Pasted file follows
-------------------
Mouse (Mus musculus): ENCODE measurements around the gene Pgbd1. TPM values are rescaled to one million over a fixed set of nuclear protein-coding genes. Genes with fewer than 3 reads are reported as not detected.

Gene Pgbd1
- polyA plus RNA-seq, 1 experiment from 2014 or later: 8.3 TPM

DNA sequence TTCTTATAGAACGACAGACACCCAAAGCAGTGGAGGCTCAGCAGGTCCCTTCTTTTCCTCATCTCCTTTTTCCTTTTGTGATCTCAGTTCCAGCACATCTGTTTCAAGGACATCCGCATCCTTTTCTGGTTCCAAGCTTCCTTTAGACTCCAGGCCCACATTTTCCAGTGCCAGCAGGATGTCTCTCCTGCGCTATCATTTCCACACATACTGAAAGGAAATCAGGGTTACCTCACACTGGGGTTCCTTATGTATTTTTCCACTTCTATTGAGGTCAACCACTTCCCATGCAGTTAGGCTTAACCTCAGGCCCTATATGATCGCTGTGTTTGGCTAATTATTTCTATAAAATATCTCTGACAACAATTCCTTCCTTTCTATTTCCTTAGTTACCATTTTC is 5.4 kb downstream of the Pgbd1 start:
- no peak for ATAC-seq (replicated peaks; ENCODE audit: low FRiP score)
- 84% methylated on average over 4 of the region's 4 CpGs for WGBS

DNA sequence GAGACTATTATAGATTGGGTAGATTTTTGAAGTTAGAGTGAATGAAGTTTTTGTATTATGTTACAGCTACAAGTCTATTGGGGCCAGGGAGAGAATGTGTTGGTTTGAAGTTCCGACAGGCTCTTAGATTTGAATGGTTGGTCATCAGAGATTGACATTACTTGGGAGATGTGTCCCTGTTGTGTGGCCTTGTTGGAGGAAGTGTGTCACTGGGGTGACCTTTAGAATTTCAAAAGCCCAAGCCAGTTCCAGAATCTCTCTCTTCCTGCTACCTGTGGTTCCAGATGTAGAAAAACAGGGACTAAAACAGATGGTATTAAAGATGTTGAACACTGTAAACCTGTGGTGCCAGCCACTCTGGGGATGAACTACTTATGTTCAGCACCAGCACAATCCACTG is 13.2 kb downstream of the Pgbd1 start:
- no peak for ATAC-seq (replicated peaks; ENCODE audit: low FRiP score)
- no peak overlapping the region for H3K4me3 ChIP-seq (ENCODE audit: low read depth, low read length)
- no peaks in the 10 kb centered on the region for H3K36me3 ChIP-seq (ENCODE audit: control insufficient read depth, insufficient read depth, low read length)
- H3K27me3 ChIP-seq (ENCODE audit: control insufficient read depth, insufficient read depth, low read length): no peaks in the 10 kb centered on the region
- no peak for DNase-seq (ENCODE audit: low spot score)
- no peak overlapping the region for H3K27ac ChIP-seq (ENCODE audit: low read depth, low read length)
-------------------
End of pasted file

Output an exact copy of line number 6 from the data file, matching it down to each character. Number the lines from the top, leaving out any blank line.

- 84% methylated on average over 4 of the region's 4 CpGs for WGBS